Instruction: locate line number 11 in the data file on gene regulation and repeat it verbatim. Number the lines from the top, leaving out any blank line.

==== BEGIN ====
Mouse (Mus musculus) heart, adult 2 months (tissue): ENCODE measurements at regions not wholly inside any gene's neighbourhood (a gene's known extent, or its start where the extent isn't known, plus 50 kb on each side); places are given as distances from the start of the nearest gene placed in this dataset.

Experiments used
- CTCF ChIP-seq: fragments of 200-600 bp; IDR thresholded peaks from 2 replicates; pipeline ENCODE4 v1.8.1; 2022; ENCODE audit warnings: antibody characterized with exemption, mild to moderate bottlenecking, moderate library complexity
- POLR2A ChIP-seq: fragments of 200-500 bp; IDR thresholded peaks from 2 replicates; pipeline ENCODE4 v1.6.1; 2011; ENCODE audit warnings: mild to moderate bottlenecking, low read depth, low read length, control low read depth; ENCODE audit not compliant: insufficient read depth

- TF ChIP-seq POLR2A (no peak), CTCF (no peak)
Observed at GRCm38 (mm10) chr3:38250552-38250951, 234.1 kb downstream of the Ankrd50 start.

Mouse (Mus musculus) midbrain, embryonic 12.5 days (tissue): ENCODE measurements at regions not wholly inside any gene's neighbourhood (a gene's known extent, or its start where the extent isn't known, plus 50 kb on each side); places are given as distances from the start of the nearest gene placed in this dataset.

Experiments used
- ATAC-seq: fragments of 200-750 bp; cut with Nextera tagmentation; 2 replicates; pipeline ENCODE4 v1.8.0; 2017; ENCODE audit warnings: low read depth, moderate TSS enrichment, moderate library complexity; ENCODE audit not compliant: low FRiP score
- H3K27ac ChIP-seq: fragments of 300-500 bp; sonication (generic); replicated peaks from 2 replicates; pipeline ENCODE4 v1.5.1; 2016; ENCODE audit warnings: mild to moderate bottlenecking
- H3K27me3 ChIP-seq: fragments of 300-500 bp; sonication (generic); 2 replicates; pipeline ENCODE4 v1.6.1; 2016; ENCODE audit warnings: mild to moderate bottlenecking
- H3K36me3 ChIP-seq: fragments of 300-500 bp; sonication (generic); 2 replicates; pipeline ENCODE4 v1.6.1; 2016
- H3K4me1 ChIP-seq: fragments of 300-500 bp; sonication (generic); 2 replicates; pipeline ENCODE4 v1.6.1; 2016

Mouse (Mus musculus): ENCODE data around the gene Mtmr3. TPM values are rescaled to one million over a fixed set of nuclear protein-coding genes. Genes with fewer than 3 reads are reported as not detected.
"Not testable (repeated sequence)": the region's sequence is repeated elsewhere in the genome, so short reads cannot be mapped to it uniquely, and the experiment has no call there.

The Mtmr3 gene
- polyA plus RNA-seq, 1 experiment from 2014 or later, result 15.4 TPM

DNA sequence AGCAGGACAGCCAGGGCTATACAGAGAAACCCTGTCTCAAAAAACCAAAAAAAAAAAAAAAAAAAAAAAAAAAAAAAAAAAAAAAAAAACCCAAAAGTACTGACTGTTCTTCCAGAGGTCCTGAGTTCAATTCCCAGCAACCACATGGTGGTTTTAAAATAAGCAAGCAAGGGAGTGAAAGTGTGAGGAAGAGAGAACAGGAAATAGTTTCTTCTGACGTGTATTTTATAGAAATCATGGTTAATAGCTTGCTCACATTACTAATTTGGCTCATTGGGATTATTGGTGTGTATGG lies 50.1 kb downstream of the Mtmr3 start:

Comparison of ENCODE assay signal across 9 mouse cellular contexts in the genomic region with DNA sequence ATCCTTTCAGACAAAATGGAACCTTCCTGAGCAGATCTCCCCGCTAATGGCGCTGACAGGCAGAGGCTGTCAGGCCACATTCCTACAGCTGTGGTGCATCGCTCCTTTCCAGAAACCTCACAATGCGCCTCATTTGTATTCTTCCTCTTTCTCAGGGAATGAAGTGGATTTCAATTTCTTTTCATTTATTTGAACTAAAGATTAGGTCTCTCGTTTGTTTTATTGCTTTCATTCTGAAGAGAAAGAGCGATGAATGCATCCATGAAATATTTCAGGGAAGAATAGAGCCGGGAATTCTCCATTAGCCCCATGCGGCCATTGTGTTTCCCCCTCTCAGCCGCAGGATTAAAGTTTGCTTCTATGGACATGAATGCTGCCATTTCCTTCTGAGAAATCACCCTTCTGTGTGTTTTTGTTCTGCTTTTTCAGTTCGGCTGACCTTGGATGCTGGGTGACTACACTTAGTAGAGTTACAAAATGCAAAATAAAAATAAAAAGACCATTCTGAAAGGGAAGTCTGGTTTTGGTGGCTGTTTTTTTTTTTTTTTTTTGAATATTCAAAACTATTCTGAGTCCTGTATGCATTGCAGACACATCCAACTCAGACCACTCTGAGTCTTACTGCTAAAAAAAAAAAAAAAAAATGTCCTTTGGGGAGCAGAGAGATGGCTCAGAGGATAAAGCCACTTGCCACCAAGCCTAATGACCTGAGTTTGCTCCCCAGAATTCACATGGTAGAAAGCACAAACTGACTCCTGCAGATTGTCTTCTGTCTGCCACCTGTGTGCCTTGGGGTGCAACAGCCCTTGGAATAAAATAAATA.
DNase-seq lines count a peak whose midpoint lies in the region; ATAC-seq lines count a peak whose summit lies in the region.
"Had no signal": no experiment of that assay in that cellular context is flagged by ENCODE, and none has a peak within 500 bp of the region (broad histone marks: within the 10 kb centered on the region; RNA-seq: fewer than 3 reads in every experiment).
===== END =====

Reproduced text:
- H3K27me3 ChIP-seq: fragments of 300-500 bp; sonication (generic); 2 replicates; pipeline ENCODE4 v1.6.1; 2016; ENCODE audit warnings: mild to moderate bottlenecking